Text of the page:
Wife Amy and I have an appointment — together — for the first of two shots of the COVID-19 virus next month. With luck, we can make it through the next four weeks without contacting the deadly infection. After a year of keeping the pandemic at bay, we will keep our fingers, toes, and eyes crossed.
Old age, baseball star Satchel Paige once said, is a “case of mind over matter. If I don’t mind, it don’t matter.”
At age 73, it does matter, particularly when there’s a virus out there that doesn’t like us older folks with what the Centers for Disease control call “underlying conditions.” In my case, that’s COPD, severe rheumatoid arthritis, and a battered brain that suffers memory loss and other problems.
Amy is a few years younger but has asthma, a heart condition, and a few other conditions that bring her up the scale in vaccine priority. We both move with a lot of aches and moans.
Availability of the shots has fallen behind from the rosy predictions of those supposedly responsible for making sure such things happen but not unexpected in these complicated times.
Those responsible? That’s probably not an issue to discuss i mixed company when it comes to our national elected officials. President Harry Truman proudly says “the buck stops here.” Now, the believe by many is more like “Pass the buck to someone else. I’m not responsible.”
As of Sunday 30.8 million have been vaccindated, reports The Washington Post. That’s 9.3 percent of Americans who need the shot with 24.9 percent of the “prioritized” population.
Supplies of vaccines allocated to states are far below the expanding group of eligible people. States are struggling to make and keep appointments as supply trails demand. On the other hand, some states are falling behind vaccination goals because of resistance to taking the vaccines. At current rates, it is likely to be months before the existing prioritized population is vaccinated. Doses are currently allocated for only a third of the priority populations identified by states.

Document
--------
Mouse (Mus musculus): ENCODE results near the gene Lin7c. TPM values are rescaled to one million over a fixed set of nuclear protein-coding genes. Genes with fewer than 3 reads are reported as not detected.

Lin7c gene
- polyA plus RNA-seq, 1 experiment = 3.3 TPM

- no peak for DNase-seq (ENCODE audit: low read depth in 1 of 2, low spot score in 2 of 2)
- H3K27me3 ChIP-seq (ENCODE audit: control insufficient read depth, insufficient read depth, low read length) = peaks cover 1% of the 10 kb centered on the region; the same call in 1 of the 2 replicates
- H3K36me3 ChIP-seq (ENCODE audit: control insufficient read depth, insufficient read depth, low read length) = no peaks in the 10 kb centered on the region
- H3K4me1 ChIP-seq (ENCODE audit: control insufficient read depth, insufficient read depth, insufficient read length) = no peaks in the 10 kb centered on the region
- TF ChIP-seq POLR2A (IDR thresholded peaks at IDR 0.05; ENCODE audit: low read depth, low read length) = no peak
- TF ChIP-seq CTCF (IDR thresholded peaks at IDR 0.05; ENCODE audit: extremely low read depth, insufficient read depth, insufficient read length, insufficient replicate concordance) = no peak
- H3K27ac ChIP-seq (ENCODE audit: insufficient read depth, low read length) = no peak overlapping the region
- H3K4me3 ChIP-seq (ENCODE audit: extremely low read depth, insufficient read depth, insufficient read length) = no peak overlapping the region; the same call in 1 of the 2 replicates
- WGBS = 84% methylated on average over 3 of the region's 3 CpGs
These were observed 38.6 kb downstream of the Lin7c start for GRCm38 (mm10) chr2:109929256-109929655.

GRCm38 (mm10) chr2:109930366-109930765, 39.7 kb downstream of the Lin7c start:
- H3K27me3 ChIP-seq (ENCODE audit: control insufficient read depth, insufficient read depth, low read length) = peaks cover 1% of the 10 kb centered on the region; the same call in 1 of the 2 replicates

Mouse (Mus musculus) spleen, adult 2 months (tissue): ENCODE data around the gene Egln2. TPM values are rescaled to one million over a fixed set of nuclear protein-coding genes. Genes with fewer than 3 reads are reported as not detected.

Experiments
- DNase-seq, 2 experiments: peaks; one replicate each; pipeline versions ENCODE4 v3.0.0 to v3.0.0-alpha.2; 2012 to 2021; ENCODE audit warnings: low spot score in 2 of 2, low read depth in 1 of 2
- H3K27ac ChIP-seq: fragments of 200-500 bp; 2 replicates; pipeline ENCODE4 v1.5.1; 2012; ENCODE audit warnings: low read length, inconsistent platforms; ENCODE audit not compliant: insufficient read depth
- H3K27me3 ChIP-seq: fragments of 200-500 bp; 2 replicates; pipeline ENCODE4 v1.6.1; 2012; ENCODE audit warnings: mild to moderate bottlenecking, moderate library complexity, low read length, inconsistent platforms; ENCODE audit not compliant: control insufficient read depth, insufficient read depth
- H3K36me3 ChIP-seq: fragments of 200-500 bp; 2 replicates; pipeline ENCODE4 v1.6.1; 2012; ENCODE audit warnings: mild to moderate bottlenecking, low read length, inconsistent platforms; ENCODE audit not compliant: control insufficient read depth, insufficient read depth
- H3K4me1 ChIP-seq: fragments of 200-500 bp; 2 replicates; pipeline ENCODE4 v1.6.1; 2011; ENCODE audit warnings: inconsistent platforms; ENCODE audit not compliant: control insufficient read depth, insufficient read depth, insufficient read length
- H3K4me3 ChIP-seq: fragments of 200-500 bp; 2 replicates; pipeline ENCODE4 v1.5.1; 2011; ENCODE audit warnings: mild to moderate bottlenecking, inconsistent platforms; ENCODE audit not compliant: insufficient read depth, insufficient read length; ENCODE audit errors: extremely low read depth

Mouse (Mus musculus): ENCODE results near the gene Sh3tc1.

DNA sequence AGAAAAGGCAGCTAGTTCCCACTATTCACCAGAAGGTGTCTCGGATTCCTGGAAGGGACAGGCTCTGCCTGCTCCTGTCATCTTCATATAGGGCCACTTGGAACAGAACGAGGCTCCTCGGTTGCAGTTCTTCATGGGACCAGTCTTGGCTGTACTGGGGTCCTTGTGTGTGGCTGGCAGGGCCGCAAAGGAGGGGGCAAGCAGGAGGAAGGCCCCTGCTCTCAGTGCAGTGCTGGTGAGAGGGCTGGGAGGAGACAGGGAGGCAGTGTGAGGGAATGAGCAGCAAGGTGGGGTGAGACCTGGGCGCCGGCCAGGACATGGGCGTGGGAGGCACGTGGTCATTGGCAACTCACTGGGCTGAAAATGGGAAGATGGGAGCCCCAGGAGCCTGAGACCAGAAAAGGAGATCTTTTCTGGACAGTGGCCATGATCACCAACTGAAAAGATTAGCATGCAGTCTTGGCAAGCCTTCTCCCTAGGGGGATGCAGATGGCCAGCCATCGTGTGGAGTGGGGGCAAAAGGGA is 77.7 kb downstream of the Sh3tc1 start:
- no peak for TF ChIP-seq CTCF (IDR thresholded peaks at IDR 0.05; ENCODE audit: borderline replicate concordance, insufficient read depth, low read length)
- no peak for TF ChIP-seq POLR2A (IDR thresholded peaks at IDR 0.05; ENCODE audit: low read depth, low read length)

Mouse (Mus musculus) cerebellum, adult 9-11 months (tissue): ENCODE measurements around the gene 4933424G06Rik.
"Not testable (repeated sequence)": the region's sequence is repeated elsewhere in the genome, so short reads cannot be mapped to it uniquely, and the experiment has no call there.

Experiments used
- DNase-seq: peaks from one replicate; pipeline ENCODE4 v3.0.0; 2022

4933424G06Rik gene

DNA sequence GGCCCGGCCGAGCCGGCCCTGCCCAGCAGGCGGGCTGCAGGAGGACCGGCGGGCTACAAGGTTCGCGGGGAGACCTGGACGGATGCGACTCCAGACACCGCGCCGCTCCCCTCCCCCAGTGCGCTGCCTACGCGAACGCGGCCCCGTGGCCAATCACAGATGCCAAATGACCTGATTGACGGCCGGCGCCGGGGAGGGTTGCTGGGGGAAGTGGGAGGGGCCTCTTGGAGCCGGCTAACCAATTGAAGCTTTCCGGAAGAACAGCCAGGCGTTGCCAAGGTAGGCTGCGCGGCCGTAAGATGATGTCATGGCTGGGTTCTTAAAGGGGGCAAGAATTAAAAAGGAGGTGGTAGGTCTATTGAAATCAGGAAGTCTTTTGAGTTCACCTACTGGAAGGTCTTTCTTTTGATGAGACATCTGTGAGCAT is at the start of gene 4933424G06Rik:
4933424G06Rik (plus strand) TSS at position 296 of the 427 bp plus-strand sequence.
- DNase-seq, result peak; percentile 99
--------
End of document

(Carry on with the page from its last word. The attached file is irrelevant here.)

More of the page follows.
In Virginia, 843,442 have received the first shot — 9.9 percent of those who need it — and 2.1 percent have received their second shot.
An acquaintance earlier this week said he is looking forward to getting his shots so “I won’t have to wear that damn mask.”
Sorry, I had to tell him. The masks will remain as long as we have an emergency declared and that end is many months off.
A study by the New England Journal of Medicine says the first shot doesn’t start protection until after 12 days and will reach about 54 percent “in a few weeks. ” At best, after the second shot, most may have up to 90 percent of protection, but that still means one out of every 10 may still catch the virus.
Plus, the variants appearing overseas and in the United States may not provide that level of protection.
We have a long way to go before the mask goes into the drawer or the trash.